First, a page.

Avoid These 8 Common Errors in Translation

May 11, 2022

When the translation process is smoothly operated by native, professional translators, global corporations can reach out to audiences around the world with their desired messages. However, just a minor error in the process going wrong can fuel an embarrassing result for the company’s image. Hence, if you’re mapping out to localize your content, be wary of these 8 common errors in translation before hitting the road.

Verbatim translation from source languages to target languages

This is an open wide way to invite blunders to your translation. Although words might be precisely translated, it’s vital to know that different languages have different syntax, sentence structure, and subject-object agreement. For example, in French, inanimate objects are assigned gender while it is not applied in English. It’s also possible that the gender assigned in the two languages differs like “fatherland” in German shares the same meaning with “motherland” in English. Hence, you should bear in mind that the job requires you to translate the document without changing its meaning, not to make a literal translation. When you do a verbatim process, the resulting text will not make much sense, which can easily confuse readers.

Using inaccurate words

This frequently happens with inexperienced translators as they may use inappropriate words in specific contexts. There are some words, phrases, and jargon that have no similar replacement in the target language. In such situations, it’s a decent choice to remain the original term rather than trying to convey it. There is no need to translate every single word. This especially fits for the legal translation since there are plenty of Latin or French terms that are applied even in English documents, or in courts such as voire, habeas corpus, de facto, etc.

Exaggeration of word meaning

Well-versed linguists always attempt to produce the top-notch translation that may sometimes go over the top with exaggerated and complex words. If these phrases make the sentences wordy then they’re certainly not appreciated. It’s important to understand what the customer needs, and to proceed accordingly. Therefore, you should keep the translation output simple and closely connected to the scenarios but still be able to offer the highest quality.

Unable to convey intent behind languages

Missing the intent behind a translation may lead to big implications. If the translators technically correct the nuance of intent, they may completely change the meaning of sentences from the source language to another. A practical example would be the “Assume Nothing” campaign of HSBC Bank. The brand’s call to action was translated into “Do nothing”, which obviously doesn’t work out when the goal is to appeal to more people to use your service. This tagline was an awkward translation, leading to serious damage to HSBC’s reputation.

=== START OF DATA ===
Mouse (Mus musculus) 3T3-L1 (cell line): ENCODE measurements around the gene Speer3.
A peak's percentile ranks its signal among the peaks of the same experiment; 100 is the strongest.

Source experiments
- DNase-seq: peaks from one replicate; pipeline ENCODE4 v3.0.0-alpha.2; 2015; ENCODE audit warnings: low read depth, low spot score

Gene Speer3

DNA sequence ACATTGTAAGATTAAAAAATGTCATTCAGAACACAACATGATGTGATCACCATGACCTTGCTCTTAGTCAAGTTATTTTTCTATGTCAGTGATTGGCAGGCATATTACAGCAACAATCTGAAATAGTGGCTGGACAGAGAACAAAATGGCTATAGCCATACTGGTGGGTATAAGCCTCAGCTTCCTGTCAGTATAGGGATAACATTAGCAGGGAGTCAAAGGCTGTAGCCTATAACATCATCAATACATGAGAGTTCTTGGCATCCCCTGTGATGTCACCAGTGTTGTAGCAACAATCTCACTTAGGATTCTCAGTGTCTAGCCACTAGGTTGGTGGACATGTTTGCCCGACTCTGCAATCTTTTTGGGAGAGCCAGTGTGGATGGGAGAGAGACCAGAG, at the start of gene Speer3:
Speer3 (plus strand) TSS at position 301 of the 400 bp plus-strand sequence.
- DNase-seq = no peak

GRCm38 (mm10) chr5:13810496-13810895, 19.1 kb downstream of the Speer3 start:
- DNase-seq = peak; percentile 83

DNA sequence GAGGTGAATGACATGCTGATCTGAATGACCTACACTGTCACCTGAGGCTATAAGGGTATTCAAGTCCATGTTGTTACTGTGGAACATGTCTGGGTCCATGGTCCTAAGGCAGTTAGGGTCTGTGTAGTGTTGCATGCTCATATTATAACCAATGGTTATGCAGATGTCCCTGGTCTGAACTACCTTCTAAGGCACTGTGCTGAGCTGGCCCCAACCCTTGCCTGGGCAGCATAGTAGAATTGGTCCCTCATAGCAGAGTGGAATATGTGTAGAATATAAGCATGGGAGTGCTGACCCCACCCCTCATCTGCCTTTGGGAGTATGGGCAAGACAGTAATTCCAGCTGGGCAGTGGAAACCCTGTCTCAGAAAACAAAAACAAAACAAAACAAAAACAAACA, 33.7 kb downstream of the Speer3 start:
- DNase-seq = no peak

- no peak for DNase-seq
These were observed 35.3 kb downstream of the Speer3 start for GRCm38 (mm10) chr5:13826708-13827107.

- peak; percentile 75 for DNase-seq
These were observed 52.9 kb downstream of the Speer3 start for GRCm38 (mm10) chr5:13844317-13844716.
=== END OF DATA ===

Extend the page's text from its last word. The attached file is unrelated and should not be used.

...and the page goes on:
Accepting more workload than your ability

We all understand that the more work you handle, the more income you gain. However, don’t put yourself under workload pressure if you’re not aware of your working ability. The number of word translators can work on per day may vary widely. It depends on the time they need for research and their level of subject-matter expertise. However, there is no point in handling much more workload and not being able to complete the project on time. It’s always better to accept a moderate workload and keep your deadline promise rather than vice versa. After all, you don’t want to get stressed and have your health and timetable suffer from work.

Translating without paying attention to style and tone

Each type of content has a certain style of scripting, you should get familiar with it before starting the process. Otherwise, your translation could be disastrous. For example, if you apply the same style of the movie script to the printer manual, the users may be highly confused about how to properly install and use the machine. Another instance is when translating a book, it’s essential to follow the required style to define the approaching method. Will it be formal or informal? Is it necessary to translate the proper names or not? Always mind that inappropriate style will make the content soulless and unable the audience to fully understand the message.

Working in an industry that you are not proficient in

This could be referred to as an eye doctor not accepting patients with respiratory problems. As a translator, you should only welcome projects that are under topics you’re highly familiar with. Experience leads to expertise and will let you produce a top-notch translation of the topic that you’re specialized in. Otherwise, you may conduct an output full of vague meanings and incorrect jargon, which can ruin your prestige and reputation. Each niche has its specific style and tone as we mentioned earlier, and other special requirements, which can be complicated if you are not familiar with the industry. Hence, you need language plus subject specialization, and only handle work where you have experience in both.

Thinking languages never change or update

One of the most common errors in translation is to assume that languages remain stable all the time. Similar to the technology that updates every day, languages are also evolving but with a modest frequency. It’s important to update with new terms relating to your specialization then you can deliver a modern translation. Continuous learning is vital for translators to avoid off-guard situations when you encounter unfamiliar words and negative feedback about your old-fashioned results.

Knowing the pitfalls helps you to avoid them and prepare for a seamless working process. Bear in mind where you can go wrong, and ensure that you don’t commit these mentioned these common errors in translation in the future.


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